I've just come back from a holiday in New Zealand, during which time I spent a morning chatting with Zhi-Qiang Zhang (@Zootaxa, editor of Zootaxa) and Stephen Thorpe (stho002, a major contributor to Wikispecies).
Fresh from playing with PLoS XML to explore ways of redisplaying articles (described in my commentary on the PLoS iPad app), I was extolling the virtues of the XML mark-up that underlies PLoS (and other Open Access journals, such as the BMC series). These publishers provide Open Access XML versions of their papers that are quite richly marked up: internal citations, links to figures, the bibliography, etc. are all clearly identified, although they don't have the semantic mark-up of TaxPub, used in some recent Zookeys papers.
Talking to Zhi-Qiang Zhang is always a useful reality check. Zootaxa describes itself as the
World's foremost journal in taxonomy; publisher of 15,421 new taxa in 141,518 pages by 7,385 authors worldwide since 2001
This is taxonomic publishing on a grand scale, averaging more than an article a day. Since 2004 Zootaxa has published 12.60% percent of the new taxa recorded in Zoological Record, an order of magnitude more it's nearest rival. The journal is being tightly run, and doesn't have cash to spare (it has nothing like the funding PLoS has, for example). Any change to the basic work flow (author submits Word file, this is imported into Adobe Framemaker, which creates the PDF files displayed on the Zootaxa web site) requires compelling justification. Furthermore, any change would have to scale. The level of work required to embellish articles using custom mark-up, such as TaxPub, just isn't feasible.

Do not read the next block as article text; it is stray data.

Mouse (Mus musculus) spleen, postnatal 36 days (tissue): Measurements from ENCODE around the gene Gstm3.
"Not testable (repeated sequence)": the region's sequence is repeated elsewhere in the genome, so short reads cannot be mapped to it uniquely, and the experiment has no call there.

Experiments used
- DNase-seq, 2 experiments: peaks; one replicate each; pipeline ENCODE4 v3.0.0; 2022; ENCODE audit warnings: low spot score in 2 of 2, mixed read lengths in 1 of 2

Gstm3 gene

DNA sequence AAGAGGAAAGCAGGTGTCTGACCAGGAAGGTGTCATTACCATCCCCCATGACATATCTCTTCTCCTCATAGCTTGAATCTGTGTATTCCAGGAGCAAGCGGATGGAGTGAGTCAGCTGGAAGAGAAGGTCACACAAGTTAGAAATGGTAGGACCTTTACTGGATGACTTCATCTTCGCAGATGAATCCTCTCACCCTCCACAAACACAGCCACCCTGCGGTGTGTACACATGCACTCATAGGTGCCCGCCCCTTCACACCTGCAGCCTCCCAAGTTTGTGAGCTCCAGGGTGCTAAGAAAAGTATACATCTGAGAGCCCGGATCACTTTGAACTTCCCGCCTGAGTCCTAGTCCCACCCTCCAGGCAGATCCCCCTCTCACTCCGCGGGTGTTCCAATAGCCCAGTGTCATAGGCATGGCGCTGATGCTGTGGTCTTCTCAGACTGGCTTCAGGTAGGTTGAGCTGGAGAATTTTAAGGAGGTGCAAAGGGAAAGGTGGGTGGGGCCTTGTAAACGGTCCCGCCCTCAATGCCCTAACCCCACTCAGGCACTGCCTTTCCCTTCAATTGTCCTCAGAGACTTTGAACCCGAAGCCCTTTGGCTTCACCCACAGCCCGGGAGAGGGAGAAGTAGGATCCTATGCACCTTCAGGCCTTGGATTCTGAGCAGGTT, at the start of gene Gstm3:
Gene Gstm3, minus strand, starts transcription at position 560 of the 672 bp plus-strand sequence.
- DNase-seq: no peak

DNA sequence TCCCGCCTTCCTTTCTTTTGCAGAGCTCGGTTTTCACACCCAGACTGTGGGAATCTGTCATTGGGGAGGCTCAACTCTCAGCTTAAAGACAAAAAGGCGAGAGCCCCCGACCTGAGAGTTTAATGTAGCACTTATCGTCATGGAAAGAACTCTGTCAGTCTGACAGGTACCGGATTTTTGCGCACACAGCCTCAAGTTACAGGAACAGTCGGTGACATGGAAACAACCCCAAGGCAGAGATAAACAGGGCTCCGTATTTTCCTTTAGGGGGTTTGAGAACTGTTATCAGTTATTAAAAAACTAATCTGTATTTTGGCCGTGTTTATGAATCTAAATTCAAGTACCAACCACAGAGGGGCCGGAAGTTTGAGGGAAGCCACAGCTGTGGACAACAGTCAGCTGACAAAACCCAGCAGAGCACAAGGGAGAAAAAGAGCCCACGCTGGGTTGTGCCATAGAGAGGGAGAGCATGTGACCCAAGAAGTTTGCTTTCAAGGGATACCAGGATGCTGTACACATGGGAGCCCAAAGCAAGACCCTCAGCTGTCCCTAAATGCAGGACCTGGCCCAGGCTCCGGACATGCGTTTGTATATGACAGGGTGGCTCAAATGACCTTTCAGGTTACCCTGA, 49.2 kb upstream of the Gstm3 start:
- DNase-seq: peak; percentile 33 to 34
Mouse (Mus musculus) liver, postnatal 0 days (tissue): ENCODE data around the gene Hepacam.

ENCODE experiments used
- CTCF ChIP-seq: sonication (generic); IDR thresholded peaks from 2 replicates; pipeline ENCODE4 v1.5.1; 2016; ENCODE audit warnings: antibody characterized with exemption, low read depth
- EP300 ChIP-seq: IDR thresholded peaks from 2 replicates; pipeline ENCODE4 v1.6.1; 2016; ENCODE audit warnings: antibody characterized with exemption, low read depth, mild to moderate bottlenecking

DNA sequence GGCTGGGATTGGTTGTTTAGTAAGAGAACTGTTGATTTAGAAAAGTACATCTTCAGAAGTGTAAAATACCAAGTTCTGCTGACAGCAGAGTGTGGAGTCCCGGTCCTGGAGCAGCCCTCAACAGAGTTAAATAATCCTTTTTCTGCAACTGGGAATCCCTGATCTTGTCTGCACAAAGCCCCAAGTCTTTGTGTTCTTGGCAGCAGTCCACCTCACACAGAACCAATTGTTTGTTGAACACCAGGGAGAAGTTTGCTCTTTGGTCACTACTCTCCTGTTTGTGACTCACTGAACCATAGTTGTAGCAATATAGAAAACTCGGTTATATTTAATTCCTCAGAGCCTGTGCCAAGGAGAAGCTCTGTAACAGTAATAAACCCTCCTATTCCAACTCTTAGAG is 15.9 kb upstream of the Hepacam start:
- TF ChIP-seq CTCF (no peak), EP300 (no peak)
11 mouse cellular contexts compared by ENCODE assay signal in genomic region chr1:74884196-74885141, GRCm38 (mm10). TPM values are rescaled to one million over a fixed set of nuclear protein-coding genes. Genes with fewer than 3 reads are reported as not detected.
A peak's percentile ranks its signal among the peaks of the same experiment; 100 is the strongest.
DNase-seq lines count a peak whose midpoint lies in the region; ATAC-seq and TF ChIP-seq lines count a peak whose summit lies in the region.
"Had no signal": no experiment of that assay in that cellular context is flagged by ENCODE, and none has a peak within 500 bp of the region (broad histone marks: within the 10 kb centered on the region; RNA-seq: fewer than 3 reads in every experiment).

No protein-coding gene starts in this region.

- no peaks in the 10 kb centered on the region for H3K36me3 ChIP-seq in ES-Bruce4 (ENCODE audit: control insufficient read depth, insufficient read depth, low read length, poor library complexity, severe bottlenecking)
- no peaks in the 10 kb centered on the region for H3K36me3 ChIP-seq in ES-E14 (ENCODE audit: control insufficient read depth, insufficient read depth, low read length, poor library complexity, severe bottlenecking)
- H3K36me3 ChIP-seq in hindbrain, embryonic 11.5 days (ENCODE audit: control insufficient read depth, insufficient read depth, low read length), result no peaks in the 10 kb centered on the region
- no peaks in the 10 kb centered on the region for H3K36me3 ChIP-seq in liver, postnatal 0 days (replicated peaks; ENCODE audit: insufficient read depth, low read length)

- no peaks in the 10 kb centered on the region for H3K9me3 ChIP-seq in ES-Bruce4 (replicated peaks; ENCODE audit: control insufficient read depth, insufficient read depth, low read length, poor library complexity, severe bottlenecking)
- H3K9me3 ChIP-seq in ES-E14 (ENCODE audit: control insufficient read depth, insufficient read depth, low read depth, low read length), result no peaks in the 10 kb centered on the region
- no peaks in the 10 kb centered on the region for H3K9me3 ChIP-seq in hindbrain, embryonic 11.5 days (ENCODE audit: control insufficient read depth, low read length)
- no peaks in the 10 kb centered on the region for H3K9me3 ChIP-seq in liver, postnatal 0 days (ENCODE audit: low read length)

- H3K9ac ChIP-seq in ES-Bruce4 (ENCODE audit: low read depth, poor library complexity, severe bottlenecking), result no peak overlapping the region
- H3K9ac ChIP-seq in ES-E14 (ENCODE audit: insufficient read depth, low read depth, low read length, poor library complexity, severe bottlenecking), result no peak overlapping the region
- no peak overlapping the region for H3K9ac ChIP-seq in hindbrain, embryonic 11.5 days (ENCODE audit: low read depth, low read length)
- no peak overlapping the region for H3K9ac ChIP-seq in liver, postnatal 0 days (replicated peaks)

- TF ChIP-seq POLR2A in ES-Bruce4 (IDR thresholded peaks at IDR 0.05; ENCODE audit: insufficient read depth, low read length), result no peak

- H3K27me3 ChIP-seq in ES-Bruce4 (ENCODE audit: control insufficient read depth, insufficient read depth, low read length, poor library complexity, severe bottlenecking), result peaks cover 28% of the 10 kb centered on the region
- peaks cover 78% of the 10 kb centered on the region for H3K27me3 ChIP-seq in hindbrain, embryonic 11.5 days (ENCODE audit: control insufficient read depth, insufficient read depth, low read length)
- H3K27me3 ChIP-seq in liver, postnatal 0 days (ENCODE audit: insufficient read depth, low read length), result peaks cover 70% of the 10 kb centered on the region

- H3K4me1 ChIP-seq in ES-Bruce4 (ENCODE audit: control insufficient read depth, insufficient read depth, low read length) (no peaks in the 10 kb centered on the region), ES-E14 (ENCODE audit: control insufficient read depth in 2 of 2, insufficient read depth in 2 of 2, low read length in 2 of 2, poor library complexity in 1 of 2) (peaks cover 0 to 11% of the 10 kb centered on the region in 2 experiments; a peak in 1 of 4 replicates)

Zhi-Qiang waxed enthusiastically about Google Books' interface, where basic information such as keywords, geographic location, and references are extracted automatically. Google Books was one inspiration for the article display I use in BioStor, so I wondered how hard it would be to take some of the work I've been doing on BioStor and on adding mark-up to PLoS XML and apply it to Zootaxa PDFs. After some fussing with regular expressions, the bioGUID OpenURL resolver and uBio's FindIT taxonomic name tool, I've some scripts that automate extracting basic information from a Zootaxa PDF, such as the abstract, localities, taxonomic names, GenBank sequences, and the bibliography. You can see some examples at http://iphylo.org/~rpage/zootaxa/. It's all a bit crude, and isn't the same as being able to mark-up the actual text (which could be done, but with rather more effort), but there's potential here to create nice interfaces to Zootaxa papers, as well as extract the data needed to do some interesting queries.